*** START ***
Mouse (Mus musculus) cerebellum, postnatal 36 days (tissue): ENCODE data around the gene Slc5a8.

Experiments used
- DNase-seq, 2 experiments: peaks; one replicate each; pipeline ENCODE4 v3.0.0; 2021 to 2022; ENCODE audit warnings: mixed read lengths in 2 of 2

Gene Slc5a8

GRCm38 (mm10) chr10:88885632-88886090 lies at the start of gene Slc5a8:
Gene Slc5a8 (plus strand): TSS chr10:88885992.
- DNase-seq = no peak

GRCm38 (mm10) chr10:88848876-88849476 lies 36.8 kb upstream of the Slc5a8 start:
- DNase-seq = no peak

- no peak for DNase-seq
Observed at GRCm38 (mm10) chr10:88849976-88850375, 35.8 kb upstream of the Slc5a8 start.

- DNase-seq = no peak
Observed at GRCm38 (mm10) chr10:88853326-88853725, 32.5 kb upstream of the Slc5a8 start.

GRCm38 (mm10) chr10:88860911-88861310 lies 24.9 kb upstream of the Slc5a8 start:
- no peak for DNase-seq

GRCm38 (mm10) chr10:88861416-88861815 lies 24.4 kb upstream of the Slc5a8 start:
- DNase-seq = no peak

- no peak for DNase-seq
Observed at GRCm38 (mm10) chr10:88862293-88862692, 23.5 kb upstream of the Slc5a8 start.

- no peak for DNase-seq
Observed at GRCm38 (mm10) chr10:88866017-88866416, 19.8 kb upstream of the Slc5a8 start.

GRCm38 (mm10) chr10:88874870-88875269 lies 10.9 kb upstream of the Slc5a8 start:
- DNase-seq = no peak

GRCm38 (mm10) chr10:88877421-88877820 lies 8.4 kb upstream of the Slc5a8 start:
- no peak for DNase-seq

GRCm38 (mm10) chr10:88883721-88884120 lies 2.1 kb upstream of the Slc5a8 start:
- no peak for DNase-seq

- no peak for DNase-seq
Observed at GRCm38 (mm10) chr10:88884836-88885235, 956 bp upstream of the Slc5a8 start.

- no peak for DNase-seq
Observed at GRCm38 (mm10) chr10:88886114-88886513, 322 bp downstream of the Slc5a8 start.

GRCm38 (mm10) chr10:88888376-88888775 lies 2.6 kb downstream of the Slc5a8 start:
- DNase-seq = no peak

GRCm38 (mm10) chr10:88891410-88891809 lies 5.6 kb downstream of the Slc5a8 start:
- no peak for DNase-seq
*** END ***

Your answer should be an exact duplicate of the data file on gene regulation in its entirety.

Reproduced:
Mouse (Mus musculus) cerebellum, postnatal 36 days (tissue): ENCODE data around the gene Slc5a8.

Experiments used
- DNase-seq, 2 experiments: peaks; one replicate each; pipeline ENCODE4 v3.0.0; 2021 to 2022; ENCODE audit warnings: mixed read lengths in 2 of 2

Gene Slc5a8

GRCm38 (mm10) chr10:88885632-88886090 lies at the start of gene Slc5a8:
Gene Slc5a8 (plus strand): TSS chr10:88885992.
- DNase-seq = no peak

GRCm38 (mm10) chr10:88848876-88849476 lies 36.8 kb upstream of the Slc5a8 start:
- DNase-seq = no peak

- no peak for DNase-seq
Observed at GRCm38 (mm10) chr10:88849976-88850375, 35.8 kb upstream of the Slc5a8 start.

- DNase-seq = no peak
Observed at GRCm38 (mm10) chr10:88853326-88853725, 32.5 kb upstream of the Slc5a8 start.

GRCm38 (mm10) chr10:88860911-88861310 lies 24.9 kb upstream of the Slc5a8 start:
- no peak for DNase-seq

GRCm38 (mm10) chr10:88861416-88861815 lies 24.4 kb upstream of the Slc5a8 start:
- DNase-seq = no peak

- no peak for DNase-seq
Observed at GRCm38 (mm10) chr10:88862293-88862692, 23.5 kb upstream of the Slc5a8 start.

- no peak for DNase-seq
Observed at GRCm38 (mm10) chr10:88866017-88866416, 19.8 kb upstream of the Slc5a8 start.

GRCm38 (mm10) chr10:88874870-88875269 lies 10.9 kb upstream of the Slc5a8 start:
- DNase-seq = no peak

GRCm38 (mm10) chr10:88877421-88877820 lies 8.4 kb upstream of the Slc5a8 start:
- no peak for DNase-seq

GRCm38 (mm10) chr10:88883721-88884120 lies 2.1 kb upstream of the Slc5a8 start:
- no peak for DNase-seq

- no peak for DNase-seq
Observed at GRCm38 (mm10) chr10:88884836-88885235, 956 bp upstream of the Slc5a8 start.

- no peak for DNase-seq
Observed at GRCm38 (mm10) chr10:88886114-88886513, 322 bp downstream of the Slc5a8 start.

GRCm38 (mm10) chr10:88888376-88888775 lies 2.6 kb downstream of the Slc5a8 start:
- DNase-seq = no peak

GRCm38 (mm10) chr10:88891410-88891809 lies 5.6 kb downstream of the Slc5a8 start:
- no peak for DNase-seq